Source:  www.hoteliermiddleeast.com

Viability director Guy Wilkinson questions whether the Middle East is ready for the Western enslaught of fashion-forward hotels and asks if local residents will care enough to pay them a visit

Are we cool, or what? I mean, now that we have the Armani hotel in Dubai, the city — and by association, the rest of the Middle East — is now officially hip, man! Apparently Tom Cruise and the rest of the cast of Mission Impossible 4 have been staying there during shooting (the film crew, who presumably are less fashion-conscious, were relegated to the nearby Dusit Dubai — in my view, an equally iconic building, although not quite as tall).

It’s this kind of talk, as though we were all Americans and routinely shopped on Rodeo Drive in Hollywood, which somehow seems out of place in the GCC. I guess the fact is that, far from being global travellers, we are more likely to be telly addicts who while away our spare time glued to the E! channel or reading Hello magazine, the result being that we know more about the Hollywood stars than about we do about our own neighbours.

The US-centric media is also full of advertising geared to make us want Western products. Although I do not speak Arabic, I can see that such companies as Unilever and Procter & Gamble simply have their global advertising campaigns translated — both linguistically and culturally — for their target markets in our region. Thus, we see delirious men in dishdashas, thobes or jallabiyas, demanding processed cheese, or delighted ladies in abayas convinced of the merits of biological washing powder. In our shopping malls from Dubai to Kuwait and Riyadh to Cairo, you will find all the great Western brands of fashion.

And yet the irony is that this is one of the few regions in the world in which the local population still favours national dress, which is defined not by the whims of international fashion, but by the solid principle of all Muslims being the same in the eyes of Allah.

I am happy to believe that there is a top stratum of the Gulf population which is both wealthy and well-travelled enough to be connoisseurs of international fashion (including international designer hotels), and whose members blend seamlessly into jet-set gatherings in London, Paris or Monaco — but I suggest that they are a relatively rare breed. While fashions change on a quarterly basis in the West, thus keeping the runways filled with emaciated models wearing bizarre clothes that few people would be seen dead wearing in any normal situation, in the Middle East, I would dare to suggest that we are only just getting to grips with the differences that occurred between one fashion decade and another.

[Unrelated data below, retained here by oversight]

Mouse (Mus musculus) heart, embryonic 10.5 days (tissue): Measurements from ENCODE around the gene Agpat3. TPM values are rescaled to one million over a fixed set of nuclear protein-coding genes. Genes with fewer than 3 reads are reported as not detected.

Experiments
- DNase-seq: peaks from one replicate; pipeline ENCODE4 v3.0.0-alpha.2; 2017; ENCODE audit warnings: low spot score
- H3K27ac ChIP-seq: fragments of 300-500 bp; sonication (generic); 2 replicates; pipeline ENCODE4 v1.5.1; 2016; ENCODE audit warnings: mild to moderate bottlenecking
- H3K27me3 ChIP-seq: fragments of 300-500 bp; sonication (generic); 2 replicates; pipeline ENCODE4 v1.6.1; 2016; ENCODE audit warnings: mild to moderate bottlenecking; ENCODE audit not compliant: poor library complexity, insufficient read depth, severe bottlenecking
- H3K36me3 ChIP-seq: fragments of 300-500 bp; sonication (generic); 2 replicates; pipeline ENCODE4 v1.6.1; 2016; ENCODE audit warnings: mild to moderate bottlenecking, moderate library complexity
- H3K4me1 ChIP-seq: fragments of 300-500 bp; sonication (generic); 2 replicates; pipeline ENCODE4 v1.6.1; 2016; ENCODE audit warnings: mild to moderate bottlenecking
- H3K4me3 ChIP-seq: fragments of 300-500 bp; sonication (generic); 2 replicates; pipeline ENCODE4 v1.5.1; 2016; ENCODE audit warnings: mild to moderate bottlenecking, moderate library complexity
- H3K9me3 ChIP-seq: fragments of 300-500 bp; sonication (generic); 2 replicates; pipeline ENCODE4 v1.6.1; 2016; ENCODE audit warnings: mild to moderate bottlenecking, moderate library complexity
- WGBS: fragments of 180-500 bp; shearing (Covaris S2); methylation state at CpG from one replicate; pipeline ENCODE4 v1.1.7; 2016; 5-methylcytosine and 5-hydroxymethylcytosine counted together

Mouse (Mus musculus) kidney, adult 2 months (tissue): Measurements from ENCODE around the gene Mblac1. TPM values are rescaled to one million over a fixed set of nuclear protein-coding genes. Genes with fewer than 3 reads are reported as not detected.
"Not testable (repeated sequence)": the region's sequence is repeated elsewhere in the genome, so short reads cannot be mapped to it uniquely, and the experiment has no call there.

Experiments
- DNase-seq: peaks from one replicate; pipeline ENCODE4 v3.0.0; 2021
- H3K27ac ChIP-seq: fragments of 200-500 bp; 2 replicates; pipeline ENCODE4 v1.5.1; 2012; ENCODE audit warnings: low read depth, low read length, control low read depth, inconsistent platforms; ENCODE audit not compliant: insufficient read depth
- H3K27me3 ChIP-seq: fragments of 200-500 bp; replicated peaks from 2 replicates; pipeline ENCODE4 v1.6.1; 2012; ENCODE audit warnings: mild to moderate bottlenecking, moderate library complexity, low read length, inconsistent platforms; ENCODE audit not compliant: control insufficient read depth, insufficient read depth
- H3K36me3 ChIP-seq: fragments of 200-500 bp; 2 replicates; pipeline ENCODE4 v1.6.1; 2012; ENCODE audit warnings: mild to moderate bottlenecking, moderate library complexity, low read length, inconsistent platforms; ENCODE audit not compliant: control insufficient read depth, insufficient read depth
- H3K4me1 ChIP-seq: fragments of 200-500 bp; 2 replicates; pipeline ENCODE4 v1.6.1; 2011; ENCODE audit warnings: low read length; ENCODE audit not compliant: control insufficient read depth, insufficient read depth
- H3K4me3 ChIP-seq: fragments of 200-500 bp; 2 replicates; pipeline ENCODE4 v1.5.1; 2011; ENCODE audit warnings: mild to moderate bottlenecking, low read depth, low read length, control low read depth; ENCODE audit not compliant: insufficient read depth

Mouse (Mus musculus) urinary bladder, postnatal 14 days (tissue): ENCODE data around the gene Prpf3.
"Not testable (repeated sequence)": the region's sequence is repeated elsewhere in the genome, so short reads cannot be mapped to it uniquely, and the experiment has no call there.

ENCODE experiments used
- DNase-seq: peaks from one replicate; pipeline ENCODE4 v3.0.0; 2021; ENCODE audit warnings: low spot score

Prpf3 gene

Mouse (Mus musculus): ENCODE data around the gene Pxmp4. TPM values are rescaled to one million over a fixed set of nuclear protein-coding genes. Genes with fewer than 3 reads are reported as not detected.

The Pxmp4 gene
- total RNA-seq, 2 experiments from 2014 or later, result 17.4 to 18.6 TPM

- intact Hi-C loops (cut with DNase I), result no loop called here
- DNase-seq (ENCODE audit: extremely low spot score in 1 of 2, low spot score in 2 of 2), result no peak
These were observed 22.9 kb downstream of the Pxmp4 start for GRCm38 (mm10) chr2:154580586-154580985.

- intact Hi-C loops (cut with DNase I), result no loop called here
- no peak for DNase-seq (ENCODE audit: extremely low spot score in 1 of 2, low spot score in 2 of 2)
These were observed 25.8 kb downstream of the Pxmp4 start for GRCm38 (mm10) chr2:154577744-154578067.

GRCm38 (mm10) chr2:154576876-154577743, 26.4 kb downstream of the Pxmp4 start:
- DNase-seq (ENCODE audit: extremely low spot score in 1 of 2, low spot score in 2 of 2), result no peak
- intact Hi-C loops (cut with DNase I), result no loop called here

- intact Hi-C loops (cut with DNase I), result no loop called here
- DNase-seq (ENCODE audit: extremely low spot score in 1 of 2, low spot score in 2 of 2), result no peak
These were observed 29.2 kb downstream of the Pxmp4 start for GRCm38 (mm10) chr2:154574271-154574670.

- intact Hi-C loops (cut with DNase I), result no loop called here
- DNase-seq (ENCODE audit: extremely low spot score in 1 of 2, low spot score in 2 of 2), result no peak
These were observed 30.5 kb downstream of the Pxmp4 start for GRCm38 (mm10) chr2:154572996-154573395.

How could lapel widths or hem lengths be important to us, when the key reference points are timeless garments like the dishdasha, the abaya, the sari, the kurta, or the shalwar qameez (that’s the national dress of Pakistan, to you and me)?

This brings me back to the Armani hotel. Are we in the Gulf ready for all that it represents? Well, in the sense that Armani’s fashion specialities (as far as I know) are classic — and relatively timeless — black suits and dresses, then this is probably the right fashion brand for us to start with. The hotel itself to me seems to offer such pristine clean lines as to lack some personality, but that’s just me. I am surely a Philistine when it comes to fashion.

I just think that the majority of people who will appreciate the full design and lifestyle implications of the Armani hotel in Dubai will be foreign guests and not local nationals or resident expats. And even then, I wonder if Tom Cruise is truly bothered whether he gets to stay at the Armani or the Hilton, as long as the bed is comfy, the food is good and he can escape to a little privacy.

In short, I believe that many, if not most, Gulf residents are probably quite baffled by international fashion. Therefore, we would possibly also be confused by some of the other fashion designer hotels that have been mushrooming around the world, which in reality are seeking ‘sophisticates’ and not country bumpkins as guests. Would we go wild upon seeing the zebra-striped carpet at Ralph Lauren’s Pineapple House at the Round Hill Hotel in Jamaica?

Would we ‘get’ the kitsch room themes of Diesel’s Pelican Hotel in Miami? Would we feel hip at Christian Lacroix’s Hotel du Petit Moulin in Paris (by the way, did you hear that he was bankrupt)? Would we resent paying more to stay in Salvatore Ferragamo’s Gallery Hotel Art in Florence (where the brochure instructs: “Contemplate the artworks. Dislike them, Adore them. That’s the point”)? Sorry?! I’m not sure we would be up to it.

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